It took me several minutes to stop shaking enough to call someone. Since one of the ladies had already called the police, I opted to call Jack, who was at work. He had to work a 24-hour shift today, and I had promised to bring him dinner that evening. So I called him to tell him that I wouldn't be able to make it... you know, what with no longer having a working car and all. He went straight to his commander, told him about the situation, and left work to come help me. We also called up Kitty, Fingers, and Josi, since Jack had to go back to work as soon as he made sure I was okay and got me home.

The lady I rear-ended was really frustrated. Apparently, she got rear-ended by someone just four days ago (presumably in another car).

Both the other cars will need the bumpers and lights fixed. Not too terrible, though. The rear of my car was a bit dented and battered from swiping the second lady, and the engine had folded like an accordion. I guess you could say that now the engine is "Fun Size!" The windshield cracked (looked like a bullethole right... well, right where my head would have hit it if I hadn't been wearing a seatbelt and hadn't had airbags), and there was some kind of liquid all over the road. No idea if it was coolant or oil or what. Basically, though, my car is dead. Almost the entire thing would have to be rebuilt if I wanted to put the money into it to fix it. Well, at least I don't have to fix the CV joints anymore.

Naturally, I got cited, but the officer was really nice, and gave me as few points as possible (two) since I've never had a moving violation before. He also said if I go in to court and say I want to take a defensive driving class, the two points will be taken off. Of course, there are still the problems I have to throw money and paperwork at--calling the insurance companies, getting the other two cars fixed, and of course, my ticket. Not to mention I need a vehicle for the next three months. Blah.

Oh yeah, so I was telling the officer my phone number, and he recognized 540 as a Virginia number. I was surprised, and he said, "Yeah, I'm from Lynchburg." Heh. Cool.

After an hour of standing around outside in -10 degree weather, we finally finished all the paperwork and everything, and the officer let Jack and me go. Jack took me to his apartment, where Kitty, Fingers, and Josi were waiting. Josi and Kitty pounced on me and hugged me. They pulled away, and I wordlessly held up the broken rear-view mirror, which Jack had apparently picked up from the seat of my car when he jumped in to grab whatever he thought I might need.

"Is that all that's left?" Josi asked. It doesn't seem as funny now that I'm writing it, but at the time, it was pretty much the funniest thing in the world.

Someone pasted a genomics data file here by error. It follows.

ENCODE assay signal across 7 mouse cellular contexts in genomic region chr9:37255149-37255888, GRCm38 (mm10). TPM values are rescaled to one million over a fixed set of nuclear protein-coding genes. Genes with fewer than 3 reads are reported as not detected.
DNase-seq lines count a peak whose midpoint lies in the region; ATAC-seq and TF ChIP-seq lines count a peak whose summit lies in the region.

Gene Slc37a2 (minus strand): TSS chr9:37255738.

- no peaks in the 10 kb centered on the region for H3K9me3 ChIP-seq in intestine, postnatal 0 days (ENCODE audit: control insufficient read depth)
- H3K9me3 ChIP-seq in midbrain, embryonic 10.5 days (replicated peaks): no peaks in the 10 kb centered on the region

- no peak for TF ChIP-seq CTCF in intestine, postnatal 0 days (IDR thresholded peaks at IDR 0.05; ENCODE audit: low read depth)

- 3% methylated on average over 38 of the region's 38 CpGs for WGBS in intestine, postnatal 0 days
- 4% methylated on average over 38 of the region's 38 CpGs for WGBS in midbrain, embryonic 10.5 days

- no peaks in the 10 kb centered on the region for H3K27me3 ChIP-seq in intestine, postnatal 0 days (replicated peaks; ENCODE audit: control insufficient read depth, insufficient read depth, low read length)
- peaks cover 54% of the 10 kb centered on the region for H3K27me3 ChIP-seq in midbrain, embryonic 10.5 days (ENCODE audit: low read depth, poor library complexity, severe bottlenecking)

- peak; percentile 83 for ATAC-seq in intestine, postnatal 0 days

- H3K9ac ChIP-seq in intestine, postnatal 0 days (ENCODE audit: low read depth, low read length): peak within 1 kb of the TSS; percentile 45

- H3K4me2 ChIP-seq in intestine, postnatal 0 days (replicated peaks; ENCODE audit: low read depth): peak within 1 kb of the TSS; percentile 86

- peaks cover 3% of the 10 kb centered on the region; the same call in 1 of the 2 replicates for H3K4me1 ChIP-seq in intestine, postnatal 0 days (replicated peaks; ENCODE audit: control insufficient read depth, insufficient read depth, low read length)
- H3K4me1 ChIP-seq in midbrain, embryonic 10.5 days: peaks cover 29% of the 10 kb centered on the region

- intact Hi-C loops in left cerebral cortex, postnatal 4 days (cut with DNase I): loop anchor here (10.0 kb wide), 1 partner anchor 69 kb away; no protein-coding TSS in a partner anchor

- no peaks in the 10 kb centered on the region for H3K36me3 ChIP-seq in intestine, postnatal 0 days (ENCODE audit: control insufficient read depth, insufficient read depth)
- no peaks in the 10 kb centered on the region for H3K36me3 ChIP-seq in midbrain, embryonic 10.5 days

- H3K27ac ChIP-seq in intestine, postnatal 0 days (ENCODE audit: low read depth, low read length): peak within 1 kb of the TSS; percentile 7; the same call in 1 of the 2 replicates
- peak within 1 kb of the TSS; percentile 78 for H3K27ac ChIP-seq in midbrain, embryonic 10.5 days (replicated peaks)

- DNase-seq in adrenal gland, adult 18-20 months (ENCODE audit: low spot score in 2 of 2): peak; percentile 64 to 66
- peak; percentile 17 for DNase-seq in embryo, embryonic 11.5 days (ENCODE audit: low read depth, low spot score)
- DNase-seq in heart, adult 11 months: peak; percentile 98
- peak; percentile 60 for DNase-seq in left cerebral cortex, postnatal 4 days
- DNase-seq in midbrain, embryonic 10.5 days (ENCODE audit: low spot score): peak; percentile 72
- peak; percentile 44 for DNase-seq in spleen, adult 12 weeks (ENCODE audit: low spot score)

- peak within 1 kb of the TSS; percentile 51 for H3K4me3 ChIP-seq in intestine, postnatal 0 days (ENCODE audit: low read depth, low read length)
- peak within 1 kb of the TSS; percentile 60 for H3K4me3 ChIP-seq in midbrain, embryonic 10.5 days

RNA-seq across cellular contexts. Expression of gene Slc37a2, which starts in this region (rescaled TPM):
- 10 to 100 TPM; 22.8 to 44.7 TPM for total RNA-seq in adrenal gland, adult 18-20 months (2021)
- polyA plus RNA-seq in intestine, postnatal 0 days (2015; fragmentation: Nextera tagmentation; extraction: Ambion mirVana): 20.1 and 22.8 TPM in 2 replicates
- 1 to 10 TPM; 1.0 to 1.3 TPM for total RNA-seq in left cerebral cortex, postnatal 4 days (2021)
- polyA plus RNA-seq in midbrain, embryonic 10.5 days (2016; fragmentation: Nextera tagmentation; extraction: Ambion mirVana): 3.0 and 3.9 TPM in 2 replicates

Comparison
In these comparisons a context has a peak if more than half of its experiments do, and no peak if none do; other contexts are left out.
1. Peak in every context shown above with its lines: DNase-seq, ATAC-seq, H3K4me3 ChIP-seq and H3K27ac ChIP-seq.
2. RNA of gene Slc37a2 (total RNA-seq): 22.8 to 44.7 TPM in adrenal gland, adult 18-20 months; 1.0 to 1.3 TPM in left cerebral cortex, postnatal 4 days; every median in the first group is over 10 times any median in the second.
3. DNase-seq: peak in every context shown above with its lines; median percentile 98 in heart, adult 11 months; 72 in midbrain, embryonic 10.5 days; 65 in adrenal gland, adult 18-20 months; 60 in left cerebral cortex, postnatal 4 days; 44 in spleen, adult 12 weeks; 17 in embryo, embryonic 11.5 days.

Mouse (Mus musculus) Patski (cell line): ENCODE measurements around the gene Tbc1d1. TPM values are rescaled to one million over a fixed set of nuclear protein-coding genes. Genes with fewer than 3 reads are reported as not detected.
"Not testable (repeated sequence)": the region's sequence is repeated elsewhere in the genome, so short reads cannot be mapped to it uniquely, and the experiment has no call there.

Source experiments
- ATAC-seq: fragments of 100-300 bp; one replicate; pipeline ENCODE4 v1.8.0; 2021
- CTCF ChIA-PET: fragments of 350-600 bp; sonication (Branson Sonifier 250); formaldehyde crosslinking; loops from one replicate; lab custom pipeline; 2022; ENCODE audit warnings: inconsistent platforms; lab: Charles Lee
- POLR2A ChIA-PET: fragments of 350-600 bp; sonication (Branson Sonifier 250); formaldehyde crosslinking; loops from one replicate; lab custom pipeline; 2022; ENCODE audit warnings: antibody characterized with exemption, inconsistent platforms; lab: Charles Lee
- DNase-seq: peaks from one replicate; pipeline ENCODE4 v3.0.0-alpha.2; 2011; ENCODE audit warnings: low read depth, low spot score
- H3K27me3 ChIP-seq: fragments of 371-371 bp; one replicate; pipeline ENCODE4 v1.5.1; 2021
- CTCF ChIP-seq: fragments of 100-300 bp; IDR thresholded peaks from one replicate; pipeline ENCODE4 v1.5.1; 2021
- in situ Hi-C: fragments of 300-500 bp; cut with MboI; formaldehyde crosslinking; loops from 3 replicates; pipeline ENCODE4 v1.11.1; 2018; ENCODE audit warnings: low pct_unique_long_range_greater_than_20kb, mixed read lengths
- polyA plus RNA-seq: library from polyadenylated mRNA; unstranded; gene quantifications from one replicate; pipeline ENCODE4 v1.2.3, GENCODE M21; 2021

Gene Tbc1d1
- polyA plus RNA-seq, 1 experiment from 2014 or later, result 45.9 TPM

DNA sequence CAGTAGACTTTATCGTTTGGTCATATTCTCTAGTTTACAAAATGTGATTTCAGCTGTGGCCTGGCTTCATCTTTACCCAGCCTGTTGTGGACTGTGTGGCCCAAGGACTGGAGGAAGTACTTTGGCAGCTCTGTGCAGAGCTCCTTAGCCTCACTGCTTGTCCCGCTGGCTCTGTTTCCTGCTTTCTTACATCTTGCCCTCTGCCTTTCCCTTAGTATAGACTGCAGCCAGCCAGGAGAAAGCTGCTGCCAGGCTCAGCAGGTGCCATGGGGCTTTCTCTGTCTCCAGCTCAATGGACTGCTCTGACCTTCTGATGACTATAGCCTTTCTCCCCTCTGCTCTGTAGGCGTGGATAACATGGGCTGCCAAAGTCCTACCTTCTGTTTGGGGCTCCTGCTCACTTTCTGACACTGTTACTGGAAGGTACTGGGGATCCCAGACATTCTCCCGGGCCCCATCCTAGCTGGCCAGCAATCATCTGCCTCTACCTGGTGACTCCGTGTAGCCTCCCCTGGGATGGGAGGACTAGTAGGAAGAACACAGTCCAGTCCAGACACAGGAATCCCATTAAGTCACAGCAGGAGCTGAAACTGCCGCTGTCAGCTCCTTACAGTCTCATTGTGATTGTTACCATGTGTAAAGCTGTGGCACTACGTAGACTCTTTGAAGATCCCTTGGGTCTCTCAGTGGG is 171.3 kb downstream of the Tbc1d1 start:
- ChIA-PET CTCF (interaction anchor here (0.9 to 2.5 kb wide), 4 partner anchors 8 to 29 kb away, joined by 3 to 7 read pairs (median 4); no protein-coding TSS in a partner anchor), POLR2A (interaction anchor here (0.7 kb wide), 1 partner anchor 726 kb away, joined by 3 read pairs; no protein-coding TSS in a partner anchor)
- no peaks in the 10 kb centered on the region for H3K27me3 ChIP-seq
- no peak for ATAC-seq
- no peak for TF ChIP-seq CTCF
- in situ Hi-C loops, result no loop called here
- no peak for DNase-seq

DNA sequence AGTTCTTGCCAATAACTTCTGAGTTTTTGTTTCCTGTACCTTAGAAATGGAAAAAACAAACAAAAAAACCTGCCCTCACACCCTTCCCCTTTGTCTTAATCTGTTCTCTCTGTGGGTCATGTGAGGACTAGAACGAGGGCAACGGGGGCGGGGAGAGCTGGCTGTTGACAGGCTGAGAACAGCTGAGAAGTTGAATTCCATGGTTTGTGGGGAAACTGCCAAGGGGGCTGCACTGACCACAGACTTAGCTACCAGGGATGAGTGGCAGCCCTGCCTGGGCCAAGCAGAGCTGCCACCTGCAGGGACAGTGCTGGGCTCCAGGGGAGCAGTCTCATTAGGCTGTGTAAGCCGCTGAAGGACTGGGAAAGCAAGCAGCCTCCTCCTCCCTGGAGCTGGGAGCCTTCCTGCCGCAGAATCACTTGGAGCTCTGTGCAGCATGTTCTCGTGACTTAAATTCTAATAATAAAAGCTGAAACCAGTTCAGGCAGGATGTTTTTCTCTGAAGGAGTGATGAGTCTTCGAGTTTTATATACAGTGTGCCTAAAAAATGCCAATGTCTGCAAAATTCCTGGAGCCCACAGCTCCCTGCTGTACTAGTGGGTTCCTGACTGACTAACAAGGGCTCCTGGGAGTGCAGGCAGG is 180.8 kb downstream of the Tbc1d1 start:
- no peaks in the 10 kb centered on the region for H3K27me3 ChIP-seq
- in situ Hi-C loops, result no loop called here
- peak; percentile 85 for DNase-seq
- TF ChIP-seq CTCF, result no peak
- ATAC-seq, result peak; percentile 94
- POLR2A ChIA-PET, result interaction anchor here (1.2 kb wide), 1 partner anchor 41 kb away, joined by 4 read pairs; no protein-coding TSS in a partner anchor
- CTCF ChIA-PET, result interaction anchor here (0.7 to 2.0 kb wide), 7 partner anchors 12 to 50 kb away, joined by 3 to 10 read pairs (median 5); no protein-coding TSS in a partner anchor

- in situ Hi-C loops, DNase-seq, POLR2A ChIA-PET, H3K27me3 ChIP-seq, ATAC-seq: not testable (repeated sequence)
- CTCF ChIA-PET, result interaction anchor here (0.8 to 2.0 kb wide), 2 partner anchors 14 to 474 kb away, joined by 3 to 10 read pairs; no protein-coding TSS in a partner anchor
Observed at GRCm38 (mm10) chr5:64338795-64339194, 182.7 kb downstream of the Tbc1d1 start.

So here I am, sitting at home, wishing I hadn't ever gone downtown to pay those stupid bills. I hate bills. And now I have more reason than you do to hate them.

Friday, February 5, 2010

Running late

This morning, I ignored my alarm for an hour and a half. At 9:30, I suddenly snapped awake with the sudden horrible realization, "Oh crap, I'm going to be late for my 10:00 class!" I rocketed out of bed (to Stormy's chagrin) and flew around in a whirlwind, shoving everything into my backpack before flying into my car and speeding down the road. I skidded into the parking lot, gliding perfectly into a conveniently empty parking space, and sprinted up the icy hill to class while my lungs protested, "I don't like breathing -30 degree air this fast! Make it stop!" So I stopped breathing as I ran. I practically flew up six flights of stairs and ran down the hall, reaching the classroom door with thirty seconds left before 10:00. I flung the door open so I could scramble over a couple desks to get to my seat... and a bunch of Asian kids turned and stared at me like I was insane. I froze. They kept staring. I looked at the teacher. He was a short little Asian guy. He might have been 20 or 60. I can never tell with Asians. But he was definitely giving me a "look." It said, "Who are you and what are you doing in my classroom?" His hand was still holding a marker, frozen in the act of writing an unfinished equation on the whiteboard. I crawled into my jacket to try and hide, then wormed my way out of the room, quietly pulling the door closed behind me. I heard another two seconds of awkward silence in the room before class started right back up where it had left off, as if I had never been there.

But it was now past time for class to start. What were a bunch of Asian geniuses doing in my English classroom? What on Earth? Where was the teacher? Where was Natay, the girl who covers for me when I have to miss class to save the world? Had I done my homework for nothing?

And then realization dawned.

It's Friday. Class doesn't start until ten thirty.